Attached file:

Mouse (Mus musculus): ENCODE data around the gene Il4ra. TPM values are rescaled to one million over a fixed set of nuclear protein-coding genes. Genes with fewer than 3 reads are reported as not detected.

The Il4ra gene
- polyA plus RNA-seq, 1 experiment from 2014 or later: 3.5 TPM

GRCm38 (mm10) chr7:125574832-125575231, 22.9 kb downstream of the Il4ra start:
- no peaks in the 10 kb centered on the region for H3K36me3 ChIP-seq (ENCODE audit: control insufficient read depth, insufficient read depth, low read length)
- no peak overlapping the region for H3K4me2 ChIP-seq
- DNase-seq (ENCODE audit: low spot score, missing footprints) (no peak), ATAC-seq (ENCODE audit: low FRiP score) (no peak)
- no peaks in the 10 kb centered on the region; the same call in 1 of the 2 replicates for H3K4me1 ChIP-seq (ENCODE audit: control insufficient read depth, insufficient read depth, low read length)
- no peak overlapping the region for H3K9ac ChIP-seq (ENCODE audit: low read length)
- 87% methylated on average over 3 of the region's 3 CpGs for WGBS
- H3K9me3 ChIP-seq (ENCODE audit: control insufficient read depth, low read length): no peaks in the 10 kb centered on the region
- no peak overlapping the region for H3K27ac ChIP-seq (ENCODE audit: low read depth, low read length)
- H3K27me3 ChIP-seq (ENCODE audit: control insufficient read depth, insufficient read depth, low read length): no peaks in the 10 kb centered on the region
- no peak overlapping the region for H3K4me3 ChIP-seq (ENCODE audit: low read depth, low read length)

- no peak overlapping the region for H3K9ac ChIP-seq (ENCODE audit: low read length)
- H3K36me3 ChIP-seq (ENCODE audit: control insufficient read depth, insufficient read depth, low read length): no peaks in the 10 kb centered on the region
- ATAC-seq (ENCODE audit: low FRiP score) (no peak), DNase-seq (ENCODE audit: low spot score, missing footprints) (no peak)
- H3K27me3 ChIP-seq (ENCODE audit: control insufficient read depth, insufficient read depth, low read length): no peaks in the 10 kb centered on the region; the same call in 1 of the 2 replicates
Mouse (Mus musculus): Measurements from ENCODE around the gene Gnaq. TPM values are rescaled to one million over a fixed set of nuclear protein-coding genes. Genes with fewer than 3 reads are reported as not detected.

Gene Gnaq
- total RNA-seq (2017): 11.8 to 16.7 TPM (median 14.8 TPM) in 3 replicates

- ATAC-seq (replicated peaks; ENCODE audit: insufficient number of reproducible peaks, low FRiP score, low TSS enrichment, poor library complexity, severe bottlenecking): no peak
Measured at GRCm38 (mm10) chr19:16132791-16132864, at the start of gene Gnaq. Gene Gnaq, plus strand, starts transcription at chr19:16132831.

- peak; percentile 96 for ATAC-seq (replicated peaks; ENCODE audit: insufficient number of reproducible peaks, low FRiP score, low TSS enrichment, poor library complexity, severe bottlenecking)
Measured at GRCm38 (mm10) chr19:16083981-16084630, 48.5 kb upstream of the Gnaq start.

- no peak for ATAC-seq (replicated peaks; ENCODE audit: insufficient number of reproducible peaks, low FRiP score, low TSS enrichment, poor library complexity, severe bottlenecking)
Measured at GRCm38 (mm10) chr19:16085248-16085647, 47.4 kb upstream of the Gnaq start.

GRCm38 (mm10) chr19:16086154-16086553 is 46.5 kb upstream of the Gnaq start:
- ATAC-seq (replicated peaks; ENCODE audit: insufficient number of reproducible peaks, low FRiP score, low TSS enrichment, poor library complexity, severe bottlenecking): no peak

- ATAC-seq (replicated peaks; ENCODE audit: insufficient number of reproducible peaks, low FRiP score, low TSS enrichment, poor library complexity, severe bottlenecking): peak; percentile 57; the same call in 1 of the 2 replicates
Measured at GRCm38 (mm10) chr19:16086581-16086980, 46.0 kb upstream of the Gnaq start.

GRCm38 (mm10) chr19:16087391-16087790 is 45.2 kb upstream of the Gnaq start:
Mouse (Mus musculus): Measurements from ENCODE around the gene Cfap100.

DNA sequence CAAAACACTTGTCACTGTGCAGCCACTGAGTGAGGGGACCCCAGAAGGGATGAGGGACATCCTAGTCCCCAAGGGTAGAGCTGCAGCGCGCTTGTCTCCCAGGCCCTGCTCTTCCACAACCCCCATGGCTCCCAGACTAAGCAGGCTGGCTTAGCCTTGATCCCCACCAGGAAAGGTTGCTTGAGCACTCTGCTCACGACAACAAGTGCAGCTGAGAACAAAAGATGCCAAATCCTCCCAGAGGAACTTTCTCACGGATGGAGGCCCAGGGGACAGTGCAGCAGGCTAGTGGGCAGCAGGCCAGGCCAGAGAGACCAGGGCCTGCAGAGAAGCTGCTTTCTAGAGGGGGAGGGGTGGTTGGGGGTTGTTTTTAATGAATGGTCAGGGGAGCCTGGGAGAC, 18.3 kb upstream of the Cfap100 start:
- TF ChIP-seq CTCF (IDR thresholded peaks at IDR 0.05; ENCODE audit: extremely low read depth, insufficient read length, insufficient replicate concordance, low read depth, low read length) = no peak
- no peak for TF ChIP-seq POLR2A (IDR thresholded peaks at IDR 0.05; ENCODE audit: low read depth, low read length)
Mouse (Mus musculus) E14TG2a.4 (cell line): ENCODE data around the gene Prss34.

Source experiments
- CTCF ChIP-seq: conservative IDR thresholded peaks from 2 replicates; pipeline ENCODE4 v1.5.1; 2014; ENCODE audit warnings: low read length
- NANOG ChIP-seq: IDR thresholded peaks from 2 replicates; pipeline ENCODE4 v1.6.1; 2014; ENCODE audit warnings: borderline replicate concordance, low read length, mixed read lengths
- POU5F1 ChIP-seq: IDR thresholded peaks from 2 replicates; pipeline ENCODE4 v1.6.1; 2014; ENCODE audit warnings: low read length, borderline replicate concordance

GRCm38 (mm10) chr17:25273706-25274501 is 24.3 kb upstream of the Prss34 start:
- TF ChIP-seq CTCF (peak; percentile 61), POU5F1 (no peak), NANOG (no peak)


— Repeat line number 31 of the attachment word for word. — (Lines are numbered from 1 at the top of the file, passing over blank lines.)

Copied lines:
Measured at GRCm38 (mm10) chr19:16086581-16086980, 46.0 kb upstream of the Gnaq start.